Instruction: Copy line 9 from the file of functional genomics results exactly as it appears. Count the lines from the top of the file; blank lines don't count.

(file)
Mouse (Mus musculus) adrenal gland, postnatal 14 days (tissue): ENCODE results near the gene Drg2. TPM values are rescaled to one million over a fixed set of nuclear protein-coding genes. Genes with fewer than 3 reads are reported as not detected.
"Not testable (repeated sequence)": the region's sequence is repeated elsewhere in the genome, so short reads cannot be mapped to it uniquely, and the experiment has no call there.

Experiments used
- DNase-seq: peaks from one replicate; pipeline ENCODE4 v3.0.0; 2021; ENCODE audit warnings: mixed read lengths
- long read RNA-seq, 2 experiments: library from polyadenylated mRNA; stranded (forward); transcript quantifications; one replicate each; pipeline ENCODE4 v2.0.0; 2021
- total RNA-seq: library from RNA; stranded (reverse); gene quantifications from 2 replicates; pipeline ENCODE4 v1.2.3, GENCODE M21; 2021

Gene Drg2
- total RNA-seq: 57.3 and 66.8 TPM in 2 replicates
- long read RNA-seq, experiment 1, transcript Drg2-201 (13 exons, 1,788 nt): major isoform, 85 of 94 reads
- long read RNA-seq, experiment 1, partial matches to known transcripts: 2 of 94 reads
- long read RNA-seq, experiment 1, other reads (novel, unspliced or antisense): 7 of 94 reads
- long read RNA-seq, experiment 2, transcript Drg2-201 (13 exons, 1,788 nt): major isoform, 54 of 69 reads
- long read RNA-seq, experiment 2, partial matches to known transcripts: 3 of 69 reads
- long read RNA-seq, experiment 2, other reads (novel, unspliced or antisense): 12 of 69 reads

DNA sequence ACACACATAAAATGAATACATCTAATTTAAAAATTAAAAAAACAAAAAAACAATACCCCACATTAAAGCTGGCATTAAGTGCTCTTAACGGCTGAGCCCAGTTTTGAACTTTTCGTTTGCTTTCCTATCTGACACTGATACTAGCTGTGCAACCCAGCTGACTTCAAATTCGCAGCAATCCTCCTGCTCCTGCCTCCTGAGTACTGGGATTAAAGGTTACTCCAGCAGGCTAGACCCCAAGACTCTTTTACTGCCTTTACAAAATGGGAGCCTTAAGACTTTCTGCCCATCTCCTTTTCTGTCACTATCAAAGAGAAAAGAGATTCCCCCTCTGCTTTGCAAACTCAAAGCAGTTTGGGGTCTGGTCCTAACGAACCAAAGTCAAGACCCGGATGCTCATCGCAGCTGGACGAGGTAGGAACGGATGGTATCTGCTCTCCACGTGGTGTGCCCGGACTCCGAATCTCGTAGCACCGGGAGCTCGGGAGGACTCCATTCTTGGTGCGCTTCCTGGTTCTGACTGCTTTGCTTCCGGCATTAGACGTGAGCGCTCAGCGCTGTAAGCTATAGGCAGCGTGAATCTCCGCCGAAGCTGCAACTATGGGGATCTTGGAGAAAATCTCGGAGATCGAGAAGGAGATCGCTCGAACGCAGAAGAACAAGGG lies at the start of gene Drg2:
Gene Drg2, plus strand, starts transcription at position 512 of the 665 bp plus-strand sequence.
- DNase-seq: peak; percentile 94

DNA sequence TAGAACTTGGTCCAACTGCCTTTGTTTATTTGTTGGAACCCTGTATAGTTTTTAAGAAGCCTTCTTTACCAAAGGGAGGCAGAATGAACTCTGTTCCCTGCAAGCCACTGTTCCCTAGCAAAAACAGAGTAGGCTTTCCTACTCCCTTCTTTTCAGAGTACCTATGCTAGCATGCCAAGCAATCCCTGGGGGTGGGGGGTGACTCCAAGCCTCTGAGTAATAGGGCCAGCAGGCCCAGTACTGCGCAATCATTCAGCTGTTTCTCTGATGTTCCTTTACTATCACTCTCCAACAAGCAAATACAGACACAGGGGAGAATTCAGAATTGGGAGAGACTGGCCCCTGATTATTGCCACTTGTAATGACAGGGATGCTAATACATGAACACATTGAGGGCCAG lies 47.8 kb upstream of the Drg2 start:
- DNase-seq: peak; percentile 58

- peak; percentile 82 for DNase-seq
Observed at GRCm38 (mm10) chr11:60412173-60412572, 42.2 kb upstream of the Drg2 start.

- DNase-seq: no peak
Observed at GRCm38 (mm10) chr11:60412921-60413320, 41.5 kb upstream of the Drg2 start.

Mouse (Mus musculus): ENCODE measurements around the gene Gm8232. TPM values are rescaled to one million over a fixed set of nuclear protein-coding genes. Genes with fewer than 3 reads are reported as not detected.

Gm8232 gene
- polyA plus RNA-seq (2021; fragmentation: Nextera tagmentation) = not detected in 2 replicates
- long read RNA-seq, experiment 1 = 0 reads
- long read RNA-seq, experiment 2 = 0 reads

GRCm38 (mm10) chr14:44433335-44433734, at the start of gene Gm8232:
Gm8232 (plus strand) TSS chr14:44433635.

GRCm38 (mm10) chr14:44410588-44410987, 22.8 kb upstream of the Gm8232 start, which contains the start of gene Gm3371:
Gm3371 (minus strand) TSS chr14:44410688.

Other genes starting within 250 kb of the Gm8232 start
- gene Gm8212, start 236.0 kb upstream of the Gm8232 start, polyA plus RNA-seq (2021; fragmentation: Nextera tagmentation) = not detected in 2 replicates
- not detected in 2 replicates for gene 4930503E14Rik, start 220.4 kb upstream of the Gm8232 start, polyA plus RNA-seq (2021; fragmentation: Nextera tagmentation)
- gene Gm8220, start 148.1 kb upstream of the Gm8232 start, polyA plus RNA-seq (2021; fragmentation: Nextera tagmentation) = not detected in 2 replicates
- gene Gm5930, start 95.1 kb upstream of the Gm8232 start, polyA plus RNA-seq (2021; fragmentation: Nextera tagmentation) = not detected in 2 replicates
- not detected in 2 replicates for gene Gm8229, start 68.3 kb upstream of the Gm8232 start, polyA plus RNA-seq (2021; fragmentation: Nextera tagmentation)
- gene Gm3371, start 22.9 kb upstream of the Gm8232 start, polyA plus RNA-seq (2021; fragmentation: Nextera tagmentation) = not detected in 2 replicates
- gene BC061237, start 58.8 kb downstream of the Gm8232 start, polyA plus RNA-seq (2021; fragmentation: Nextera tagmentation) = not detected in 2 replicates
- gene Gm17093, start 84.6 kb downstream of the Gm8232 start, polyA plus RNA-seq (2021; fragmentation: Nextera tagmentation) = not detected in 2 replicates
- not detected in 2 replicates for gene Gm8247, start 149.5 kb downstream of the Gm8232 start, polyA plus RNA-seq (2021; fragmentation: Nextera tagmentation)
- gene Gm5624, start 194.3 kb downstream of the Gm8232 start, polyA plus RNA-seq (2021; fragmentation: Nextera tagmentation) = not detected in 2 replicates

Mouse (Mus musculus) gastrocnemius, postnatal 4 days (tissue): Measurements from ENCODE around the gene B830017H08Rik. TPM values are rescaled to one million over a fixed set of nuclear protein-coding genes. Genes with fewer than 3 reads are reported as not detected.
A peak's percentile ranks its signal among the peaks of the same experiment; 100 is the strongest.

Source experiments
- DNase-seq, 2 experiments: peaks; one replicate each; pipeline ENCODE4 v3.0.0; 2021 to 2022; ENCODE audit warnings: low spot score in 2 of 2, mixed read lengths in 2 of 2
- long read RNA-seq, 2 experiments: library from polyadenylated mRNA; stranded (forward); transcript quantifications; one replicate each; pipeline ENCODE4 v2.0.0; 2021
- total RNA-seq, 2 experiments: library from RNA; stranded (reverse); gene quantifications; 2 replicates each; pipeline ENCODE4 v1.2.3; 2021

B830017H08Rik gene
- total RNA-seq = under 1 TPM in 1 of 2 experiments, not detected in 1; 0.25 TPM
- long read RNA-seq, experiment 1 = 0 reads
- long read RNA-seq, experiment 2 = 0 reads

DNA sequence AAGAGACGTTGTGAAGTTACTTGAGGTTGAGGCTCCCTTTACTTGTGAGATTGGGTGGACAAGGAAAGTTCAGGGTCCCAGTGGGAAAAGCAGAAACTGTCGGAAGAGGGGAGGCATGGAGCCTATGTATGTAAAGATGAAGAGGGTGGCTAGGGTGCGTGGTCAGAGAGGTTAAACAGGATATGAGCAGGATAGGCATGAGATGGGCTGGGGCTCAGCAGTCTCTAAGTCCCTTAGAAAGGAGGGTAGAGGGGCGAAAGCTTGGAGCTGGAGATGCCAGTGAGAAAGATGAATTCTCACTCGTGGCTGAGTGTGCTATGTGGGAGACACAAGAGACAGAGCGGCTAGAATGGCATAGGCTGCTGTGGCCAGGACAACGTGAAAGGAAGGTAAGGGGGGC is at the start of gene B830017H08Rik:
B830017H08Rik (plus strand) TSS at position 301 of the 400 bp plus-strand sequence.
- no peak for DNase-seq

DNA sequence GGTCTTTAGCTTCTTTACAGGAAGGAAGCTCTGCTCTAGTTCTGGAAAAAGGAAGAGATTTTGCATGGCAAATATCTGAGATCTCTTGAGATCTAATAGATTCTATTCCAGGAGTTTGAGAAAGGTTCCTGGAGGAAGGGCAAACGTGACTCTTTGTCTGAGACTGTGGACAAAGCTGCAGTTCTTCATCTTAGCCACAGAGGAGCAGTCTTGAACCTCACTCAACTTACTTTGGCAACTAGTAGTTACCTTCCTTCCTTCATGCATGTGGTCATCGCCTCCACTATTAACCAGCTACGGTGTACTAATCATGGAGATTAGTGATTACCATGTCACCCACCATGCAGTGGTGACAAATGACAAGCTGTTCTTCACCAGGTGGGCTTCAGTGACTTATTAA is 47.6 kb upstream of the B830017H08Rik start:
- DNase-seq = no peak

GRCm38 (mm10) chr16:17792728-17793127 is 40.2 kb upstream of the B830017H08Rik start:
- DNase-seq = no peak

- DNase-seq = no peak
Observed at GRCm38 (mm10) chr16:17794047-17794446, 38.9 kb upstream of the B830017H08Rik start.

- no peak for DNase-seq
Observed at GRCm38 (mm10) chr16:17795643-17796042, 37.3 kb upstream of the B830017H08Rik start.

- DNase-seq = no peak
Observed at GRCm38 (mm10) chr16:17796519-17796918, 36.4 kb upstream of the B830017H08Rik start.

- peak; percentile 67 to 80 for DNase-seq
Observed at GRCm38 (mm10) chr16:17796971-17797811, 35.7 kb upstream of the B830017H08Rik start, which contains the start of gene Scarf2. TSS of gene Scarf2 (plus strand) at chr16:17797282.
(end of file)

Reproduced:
- long read RNA-seq, experiment 1, transcript Drg2-201 (13 exons, 1,788 nt): major isoform, 85 of 94 reads